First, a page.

The Best of Our Knowledge # 841

During recent weeks, school shootings in Pennsylvania, Colorado, and Wisconsin have unnerved students, parents, and educators all across America. The shootings that left a principal and at least six students
dead in less than a week, have triggered promises from national and
state political leaders to tighten campus security. The killings put a
spotlight on school violence not seen since the 1999 Columbine High
School murders. This latest series of attacks, two by intruders, one by
a student, began in late September when a 53-year old gunman killed
one student and shot himself in a classroom at Platte Canyon High
School in Bailey, Colorado. Two days later, a 15-year old student shot
and killed his principal at Weston High School in a Wisconsin farming community. And just days after that, a 32-year old milk truck driver took
over a one-room Amish schoolhouse in Pennsylvania, shooting and
killing five girls before killing himself. On the heels of those incidents,
Education Secretary, Margaret Spellings, and Attorney General, Alberto Gonzales, chaired a summit to address school violence. TBOOK found
a nationally recognized authority to talk with about the issue. Dr. Howard Frumkin is a Professor and Chair of Environmental and Occupational
Health at Emory University in Atlanta, Georgia. Dr. Frumkin also Directs
the National Center for Environmental Health at the U.S. Centers for
Disease Control and Prevention (CDC). His just published book is called,
Safe and Healthy School Environments.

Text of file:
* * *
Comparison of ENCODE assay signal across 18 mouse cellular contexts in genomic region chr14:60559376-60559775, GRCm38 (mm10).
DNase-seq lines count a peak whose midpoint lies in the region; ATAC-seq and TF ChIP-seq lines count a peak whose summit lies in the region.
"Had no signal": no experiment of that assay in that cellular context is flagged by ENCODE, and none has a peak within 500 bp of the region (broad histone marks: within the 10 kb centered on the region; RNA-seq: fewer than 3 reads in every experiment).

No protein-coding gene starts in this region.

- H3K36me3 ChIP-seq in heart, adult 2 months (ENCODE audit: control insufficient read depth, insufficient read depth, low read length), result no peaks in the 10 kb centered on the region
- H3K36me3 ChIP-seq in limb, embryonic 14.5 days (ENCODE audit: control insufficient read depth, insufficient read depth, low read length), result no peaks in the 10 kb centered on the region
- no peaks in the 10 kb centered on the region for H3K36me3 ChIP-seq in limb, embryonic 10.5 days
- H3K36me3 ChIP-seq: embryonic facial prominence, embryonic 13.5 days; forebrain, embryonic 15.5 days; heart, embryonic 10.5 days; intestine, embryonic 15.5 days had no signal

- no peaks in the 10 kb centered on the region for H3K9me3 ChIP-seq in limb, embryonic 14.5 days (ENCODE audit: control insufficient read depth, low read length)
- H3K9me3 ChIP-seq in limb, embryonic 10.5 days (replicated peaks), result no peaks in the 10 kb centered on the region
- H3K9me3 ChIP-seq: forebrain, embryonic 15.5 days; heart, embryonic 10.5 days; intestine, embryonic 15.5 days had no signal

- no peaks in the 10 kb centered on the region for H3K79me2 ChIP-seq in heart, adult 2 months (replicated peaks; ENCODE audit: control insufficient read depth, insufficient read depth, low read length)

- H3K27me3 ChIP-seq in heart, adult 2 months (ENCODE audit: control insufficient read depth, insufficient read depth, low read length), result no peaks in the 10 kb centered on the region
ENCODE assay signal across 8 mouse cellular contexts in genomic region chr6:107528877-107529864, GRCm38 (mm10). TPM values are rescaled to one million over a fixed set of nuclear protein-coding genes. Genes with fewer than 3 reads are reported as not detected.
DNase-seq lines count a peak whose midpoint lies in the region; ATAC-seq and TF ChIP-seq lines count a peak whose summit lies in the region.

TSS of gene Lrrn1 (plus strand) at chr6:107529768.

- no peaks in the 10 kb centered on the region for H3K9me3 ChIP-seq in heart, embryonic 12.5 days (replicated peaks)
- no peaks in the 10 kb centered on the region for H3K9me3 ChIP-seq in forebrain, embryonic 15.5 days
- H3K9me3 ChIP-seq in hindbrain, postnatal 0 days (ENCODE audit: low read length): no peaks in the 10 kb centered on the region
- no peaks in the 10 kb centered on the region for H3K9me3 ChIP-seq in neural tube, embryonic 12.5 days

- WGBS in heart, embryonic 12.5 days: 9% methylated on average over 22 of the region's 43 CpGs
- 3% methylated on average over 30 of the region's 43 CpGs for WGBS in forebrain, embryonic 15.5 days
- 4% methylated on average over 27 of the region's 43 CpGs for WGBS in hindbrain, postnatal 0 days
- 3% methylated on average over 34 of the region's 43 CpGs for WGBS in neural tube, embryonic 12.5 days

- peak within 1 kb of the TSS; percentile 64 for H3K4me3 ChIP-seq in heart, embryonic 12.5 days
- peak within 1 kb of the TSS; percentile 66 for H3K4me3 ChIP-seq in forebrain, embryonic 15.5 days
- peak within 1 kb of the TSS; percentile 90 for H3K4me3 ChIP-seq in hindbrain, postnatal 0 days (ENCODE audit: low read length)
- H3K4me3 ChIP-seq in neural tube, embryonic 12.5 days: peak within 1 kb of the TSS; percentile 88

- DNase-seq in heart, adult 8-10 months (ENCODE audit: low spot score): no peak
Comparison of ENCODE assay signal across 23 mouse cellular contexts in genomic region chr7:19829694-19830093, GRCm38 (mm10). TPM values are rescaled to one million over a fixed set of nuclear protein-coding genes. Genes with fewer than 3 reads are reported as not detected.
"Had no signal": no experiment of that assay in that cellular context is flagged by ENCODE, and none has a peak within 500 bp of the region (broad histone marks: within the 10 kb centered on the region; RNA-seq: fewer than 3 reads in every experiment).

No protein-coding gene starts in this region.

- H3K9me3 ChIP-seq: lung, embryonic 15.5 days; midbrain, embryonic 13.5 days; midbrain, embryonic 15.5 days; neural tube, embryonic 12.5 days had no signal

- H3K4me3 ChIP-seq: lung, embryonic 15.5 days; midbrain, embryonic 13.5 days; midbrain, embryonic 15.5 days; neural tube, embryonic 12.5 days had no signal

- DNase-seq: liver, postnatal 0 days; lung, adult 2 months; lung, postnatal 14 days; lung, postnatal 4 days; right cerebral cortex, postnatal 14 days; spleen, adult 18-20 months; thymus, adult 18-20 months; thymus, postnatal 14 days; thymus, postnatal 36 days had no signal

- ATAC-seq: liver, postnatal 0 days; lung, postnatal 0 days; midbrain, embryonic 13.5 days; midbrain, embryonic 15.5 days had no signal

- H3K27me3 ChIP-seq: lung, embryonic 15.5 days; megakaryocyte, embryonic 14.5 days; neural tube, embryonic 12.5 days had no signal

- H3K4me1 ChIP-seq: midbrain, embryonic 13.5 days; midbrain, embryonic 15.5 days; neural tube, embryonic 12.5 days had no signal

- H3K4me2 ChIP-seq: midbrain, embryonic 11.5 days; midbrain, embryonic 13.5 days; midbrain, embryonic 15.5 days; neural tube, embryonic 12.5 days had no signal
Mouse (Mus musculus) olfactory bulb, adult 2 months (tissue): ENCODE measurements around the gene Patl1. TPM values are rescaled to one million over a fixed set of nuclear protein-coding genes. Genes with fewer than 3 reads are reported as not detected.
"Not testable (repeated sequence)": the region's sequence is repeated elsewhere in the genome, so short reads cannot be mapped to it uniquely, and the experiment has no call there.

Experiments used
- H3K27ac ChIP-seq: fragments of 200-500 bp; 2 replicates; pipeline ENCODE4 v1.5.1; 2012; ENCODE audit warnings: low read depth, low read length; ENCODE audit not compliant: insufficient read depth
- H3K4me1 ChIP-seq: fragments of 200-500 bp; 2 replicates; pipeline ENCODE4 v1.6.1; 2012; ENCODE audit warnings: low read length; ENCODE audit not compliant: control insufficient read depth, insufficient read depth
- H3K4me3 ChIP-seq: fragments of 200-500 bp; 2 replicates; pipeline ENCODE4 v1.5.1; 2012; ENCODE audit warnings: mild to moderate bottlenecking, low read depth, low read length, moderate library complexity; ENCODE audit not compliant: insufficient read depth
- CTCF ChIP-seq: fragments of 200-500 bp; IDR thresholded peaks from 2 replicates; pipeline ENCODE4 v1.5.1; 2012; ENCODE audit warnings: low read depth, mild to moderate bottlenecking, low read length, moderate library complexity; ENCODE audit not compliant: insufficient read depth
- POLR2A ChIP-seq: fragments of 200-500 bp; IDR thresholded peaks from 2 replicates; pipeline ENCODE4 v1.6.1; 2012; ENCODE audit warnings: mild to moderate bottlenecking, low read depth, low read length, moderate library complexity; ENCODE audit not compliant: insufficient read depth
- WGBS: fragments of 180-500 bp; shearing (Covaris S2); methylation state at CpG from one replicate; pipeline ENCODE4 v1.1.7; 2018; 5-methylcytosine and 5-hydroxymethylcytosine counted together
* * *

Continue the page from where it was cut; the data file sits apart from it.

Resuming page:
Glenn Busby reports. (10:37)

**(Attention Program Directors. The website Dr. Frumkin refers listeners
to for the latest info on school safety is:**

One of the issues addressed in our first story is the recent trend
towards building larger schools on larger parcels of land, away from
where people live. We found an example of this trend in Northern
Illinois, just outside Chicago. Each year, Americans build a staggering
one and a half million new homes. Environmentalists and others say
too many of these houses are big, single family homes on spacious lots.
These same people believe this wastes farmland and natural areas.
But many suburban planners tell TBOOK they're forced to build that
way by local governments and school districts. In this report from the
Great Lakes Radio Consortium, people suggest urban sprawl is
encouraged, to increase school property tax revenues.
Shawn Allee reports. (4:21)

We're all aware of how today's fast-paced society has affected the
lives of children too. Sometimes it just seems there aren't enough
hours in the day to do all the things we have scheduled. Our guest
essay should be heard by all families who feel like they're over booked.
Dr. Megan Fulwiler is an English Professor at the College of Saint Rose
in Albany, the capital of New York.
Dr. Megan Fulwiler comments. (3:01)